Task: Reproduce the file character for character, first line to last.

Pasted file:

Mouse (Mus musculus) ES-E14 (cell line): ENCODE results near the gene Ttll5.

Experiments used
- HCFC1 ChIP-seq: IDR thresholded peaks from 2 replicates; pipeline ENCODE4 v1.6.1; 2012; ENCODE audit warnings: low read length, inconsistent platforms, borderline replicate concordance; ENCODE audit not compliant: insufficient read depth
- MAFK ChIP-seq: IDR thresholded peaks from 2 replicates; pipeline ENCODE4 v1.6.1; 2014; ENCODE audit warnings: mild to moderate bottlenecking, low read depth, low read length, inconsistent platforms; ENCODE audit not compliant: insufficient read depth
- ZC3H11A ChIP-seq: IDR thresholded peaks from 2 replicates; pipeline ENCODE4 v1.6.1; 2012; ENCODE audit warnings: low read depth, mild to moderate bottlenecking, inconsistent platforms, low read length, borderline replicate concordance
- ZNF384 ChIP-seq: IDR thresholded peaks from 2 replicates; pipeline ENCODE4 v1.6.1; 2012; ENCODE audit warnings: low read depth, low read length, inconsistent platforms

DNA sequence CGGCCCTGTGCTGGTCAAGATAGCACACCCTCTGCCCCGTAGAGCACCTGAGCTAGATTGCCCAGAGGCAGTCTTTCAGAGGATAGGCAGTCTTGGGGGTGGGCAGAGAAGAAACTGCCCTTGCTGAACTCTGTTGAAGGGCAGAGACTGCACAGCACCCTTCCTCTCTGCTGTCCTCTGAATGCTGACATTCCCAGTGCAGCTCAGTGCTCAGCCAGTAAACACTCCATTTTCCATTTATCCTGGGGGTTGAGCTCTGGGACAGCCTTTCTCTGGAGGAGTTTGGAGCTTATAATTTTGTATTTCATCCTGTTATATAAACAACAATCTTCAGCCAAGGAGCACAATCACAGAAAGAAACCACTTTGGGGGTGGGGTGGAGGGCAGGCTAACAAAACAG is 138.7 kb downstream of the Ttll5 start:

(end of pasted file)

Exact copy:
Mouse (Mus musculus) ES-E14 (cell line): ENCODE results near the gene Ttll5.

Experiments used
- HCFC1 ChIP-seq: IDR thresholded peaks from 2 replicates; pipeline ENCODE4 v1.6.1; 2012; ENCODE audit warnings: low read length, inconsistent platforms, borderline replicate concordance; ENCODE audit not compliant: insufficient read depth
- MAFK ChIP-seq: IDR thresholded peaks from 2 replicates; pipeline ENCODE4 v1.6.1; 2014; ENCODE audit warnings: mild to moderate bottlenecking, low read depth, low read length, inconsistent platforms; ENCODE audit not compliant: insufficient read depth
- ZC3H11A ChIP-seq: IDR thresholded peaks from 2 replicates; pipeline ENCODE4 v1.6.1; 2012; ENCODE audit warnings: low read depth, mild to moderate bottlenecking, inconsistent platforms, low read length, borderline replicate concordance
- ZNF384 ChIP-seq: IDR thresholded peaks from 2 replicates; pipeline ENCODE4 v1.6.1; 2012; ENCODE audit warnings: low read depth, low read length, inconsistent platforms

DNA sequence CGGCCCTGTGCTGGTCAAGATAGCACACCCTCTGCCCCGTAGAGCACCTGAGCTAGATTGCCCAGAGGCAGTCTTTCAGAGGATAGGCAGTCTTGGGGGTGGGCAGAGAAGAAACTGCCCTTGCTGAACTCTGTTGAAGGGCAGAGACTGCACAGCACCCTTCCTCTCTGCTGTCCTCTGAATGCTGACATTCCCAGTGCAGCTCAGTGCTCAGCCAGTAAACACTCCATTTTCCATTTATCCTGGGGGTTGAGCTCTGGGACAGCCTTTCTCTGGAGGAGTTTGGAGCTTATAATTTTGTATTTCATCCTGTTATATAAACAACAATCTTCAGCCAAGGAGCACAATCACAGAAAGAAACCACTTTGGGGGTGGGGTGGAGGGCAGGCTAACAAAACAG is 138.7 kb downstream of the Ttll5 start: